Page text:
held, diemer, hindemith, froberger, ross, cage, & more

I managed to write a bulletin Music Note for church yesterday. I was still exhausted from the weekend marathon and had several little things I had to do yesterday. After getting all my tasks done, I went over to the church to choose organ music for the weekend.

As usual I had looked up organ settings of hymn tunes we will be singing Sunday in my personal index. I was settled on a Wilbur Held setting of KEDRON for the prelude and an Emma Lou Diemer setting of LAUDA ANIMA (Praise my soul) for the postlude.

click on the pic to go to a website that will play Kedron

The Held setting was an okay little piece whose charm relied pretty much on the charm of the tune. The Diemer setting didn’t seem that interesting to me, but as usual it was well-crafted.

The beginning of the tune, LAUDA ANIMA, or Praise my soul. Again click on the pic to go to a site and find out more.

A while back, Diemer came on my web site and left a confusing snide little comment on a post because I didn’t rave about her music.  She didn’t seem to have read the post carefully in which I actually complemented her work (“interesting” “clever”) but pointed out that many  church musicians sort of look down on her. (link to old post so you can read for yourself if you so desire)

Since then, whenever I contemplate scheduling a setting by her, I remember this little distasteful exchange.

It came to mind yesterday when I was looking for something to prepare for this Sunday. At the same time, as I age, I am less inclined to schedule music I don’t feel enthusiastic about.

So I changed my mind and ended up deciding to do a prelude by Paul Hindemith (Organ sonata 3, mov 1)

and a postlude by the interesting 17th century composer, J.J. Froberger (Canzon III from his Livre de 1649).

Froberger (1616-1667)

These will both require more prep but it will be worth it to me to be spending my time with music that satisfies me with its beauty.

On another topic, I subscribe to the actual magazine, The New Yorker. It’s snobby and pretentious and a bit luddite, but I enjoy the cartoons and often find an article to read.

The New Yorker website is ridiculous. Since I am a snail mail paying subscriber, I get full access to the site with my subscription. The digital editions are sort of a pdf which simulates flipping pages. There are no cross links from the index. (I just double checked this).

There is a note about their evolving tech in the Oct 4 issue. It mentions they have had a website for 9 years. 9 years??!!? Good grief. Seems like it would be better by now. I find their web site pretty counter intuitive to use. I couldn’t easily find the index for the Oct 4 issue since, of course, it’s not the current issue. They admit in the note in the Oct 4 issue, itself, that tech is a secondary issue for them (writing is supposedly primary… no mention of the cartoons). I have been reading the magazine since I was a kid. I even submitted poetry to them for consideration a couple of times. So I do admire the mag. But I find their approach to tech unnecessarily clunky.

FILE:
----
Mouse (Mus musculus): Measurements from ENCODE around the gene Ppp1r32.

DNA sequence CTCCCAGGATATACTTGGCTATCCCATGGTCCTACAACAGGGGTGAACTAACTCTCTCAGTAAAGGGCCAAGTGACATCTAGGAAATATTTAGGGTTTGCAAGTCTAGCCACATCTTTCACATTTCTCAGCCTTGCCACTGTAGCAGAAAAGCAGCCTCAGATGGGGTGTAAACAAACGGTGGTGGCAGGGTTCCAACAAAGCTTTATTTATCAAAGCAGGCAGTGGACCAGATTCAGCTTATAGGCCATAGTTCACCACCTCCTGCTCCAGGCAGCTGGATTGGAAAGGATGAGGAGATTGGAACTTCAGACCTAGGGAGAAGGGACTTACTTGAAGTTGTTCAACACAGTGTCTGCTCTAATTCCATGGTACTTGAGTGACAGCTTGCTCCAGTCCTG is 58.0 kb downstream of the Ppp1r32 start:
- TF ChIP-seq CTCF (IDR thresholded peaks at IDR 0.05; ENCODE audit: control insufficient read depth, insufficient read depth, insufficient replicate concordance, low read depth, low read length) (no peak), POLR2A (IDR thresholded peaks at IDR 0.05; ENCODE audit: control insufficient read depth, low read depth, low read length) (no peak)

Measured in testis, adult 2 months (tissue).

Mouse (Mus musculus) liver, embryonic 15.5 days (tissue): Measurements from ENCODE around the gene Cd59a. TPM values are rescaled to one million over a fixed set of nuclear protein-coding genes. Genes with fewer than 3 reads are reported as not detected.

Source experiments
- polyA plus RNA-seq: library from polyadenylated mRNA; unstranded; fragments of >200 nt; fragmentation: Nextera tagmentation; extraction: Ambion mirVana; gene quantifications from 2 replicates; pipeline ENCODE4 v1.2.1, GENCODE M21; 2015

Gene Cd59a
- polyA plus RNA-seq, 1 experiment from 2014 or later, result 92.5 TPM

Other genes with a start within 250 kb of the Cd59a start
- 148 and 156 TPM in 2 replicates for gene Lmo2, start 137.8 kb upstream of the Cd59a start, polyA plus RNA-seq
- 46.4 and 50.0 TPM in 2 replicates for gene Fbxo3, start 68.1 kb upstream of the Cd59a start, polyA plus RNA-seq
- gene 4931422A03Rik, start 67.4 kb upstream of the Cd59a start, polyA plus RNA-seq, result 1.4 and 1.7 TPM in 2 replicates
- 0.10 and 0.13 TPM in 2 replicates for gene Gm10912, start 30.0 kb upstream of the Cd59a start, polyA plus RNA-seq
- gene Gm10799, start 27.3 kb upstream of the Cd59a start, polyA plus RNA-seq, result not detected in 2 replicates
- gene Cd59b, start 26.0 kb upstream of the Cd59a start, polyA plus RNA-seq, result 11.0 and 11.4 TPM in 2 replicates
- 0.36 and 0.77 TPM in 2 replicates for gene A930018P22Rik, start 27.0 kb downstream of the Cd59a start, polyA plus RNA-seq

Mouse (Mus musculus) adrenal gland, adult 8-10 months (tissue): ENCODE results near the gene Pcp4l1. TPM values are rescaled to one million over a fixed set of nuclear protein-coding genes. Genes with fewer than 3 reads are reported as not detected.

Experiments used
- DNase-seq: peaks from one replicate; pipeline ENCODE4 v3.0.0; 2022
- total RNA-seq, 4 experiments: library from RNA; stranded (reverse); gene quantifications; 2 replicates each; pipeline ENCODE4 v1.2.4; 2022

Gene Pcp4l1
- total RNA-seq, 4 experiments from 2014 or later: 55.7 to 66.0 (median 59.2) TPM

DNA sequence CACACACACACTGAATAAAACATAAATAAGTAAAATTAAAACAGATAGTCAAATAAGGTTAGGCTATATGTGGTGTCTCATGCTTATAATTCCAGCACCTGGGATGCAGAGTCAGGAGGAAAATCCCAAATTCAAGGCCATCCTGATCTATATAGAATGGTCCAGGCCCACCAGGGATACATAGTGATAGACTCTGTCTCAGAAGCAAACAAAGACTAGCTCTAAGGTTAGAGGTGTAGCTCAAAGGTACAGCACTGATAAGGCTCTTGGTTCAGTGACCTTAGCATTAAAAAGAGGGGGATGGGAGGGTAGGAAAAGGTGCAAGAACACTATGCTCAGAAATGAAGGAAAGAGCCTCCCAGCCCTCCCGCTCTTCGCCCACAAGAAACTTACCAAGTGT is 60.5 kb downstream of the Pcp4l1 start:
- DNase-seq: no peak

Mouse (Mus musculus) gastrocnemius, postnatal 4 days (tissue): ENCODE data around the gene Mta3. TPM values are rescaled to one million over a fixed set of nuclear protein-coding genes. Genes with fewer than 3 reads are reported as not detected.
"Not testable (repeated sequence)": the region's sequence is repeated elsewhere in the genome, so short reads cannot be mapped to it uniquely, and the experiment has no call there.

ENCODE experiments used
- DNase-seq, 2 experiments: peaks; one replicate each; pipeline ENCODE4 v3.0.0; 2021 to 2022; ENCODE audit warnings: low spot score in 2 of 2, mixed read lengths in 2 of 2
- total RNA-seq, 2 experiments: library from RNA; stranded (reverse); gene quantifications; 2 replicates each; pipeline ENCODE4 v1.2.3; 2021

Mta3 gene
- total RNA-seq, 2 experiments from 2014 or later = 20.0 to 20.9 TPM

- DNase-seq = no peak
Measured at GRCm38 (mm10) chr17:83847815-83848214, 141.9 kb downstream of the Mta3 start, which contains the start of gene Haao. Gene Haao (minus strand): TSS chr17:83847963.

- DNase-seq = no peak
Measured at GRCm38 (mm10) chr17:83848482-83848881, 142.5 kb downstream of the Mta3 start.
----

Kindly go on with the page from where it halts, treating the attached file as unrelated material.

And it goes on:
Having said that there were several good reads in the Oct 4 Issue.

John Cage. My wife, Eileen, actually heard him lecture live.

Alex Ross (whom I admire greatly and wrote the excellent The Rest is Noise) has an article on John Cage. (link to the abstract, unfortunately it’s not all online. Thanks again, New Yorker website). In it, Ross mentions several books on Cage and passes on anecdotes that fill in the portrait of this interesting musician. Example:

Zen attitudes notwithstanding, Cage had a conservative, controlling side. It is a mistake to think of him as the guru of Anything Goes. He sometimes lost patience with performers who took his chance and conceptual pieces as invitations to do whatever they pleased. Even his most earnest devotees sometimes disappointed him. Carolyn Brown recounts how puzzled she was when, after she had laboriously followed Cage’s instructions for one work, he reprimanded her for executing it ‘improperly.’ If the idea is to free oneself from conscious will, Brown wondered, how can the composer issue decrees of right and wrong? Alex Ross, “Searching for Silence: John Cage’s art of noise” New Yorker Oct 4, 2010

How indeed. This is a tough problem that extends beyond the Zen corridors of Cageville. It’s something I think about quite a bit these days. Composers seem more and more to me to be part of a process but not the whole of it. I think of composer’s intentions, but I also think of the meaning for me as a performer, not to mention the limits of the instrument and the performance arena.

read the full text...
Rachel Hall

Another good article in this issue was “The Scholar: She was brilliant. Was she also a fraud?” by Jeffrey Toobin. (link to abstract, also not available free online). This is a fascinating portrait of Rachel Hall. She seems to have been a brilliant student who also defrauded the government of mucho student loan bucks. On the side, she claimed to be the victim of years of sexual abuse. The article is fascinating and disturbing. Here’s a link to various articles about her recent conviction via Google news.

Finally, Sam Lipsyte who wrote the fun read, The Ask, has a short story in the Oct issue. This one is actually entire online. (link) I haven’t finished it yet, but so far I am enjoying it. It’s called “The Dungeon Master.”

That’s it for today, dear reader. I am started to feel a bit more rested and relaxed. Daughter Sarah gets on a plane and flies to New York today. It has been a delight having her around (as usual). I managed to spend a bit of time with daughter Eliz and her partner Jeremy. But I wish it could have a bit longer.

We are planning breakfast with my Mom this morning and then deliver Sarah to the airport in Grand Rapids. I have  give a lesson at 3 but the rest of the day is free. Ahhhhhh.

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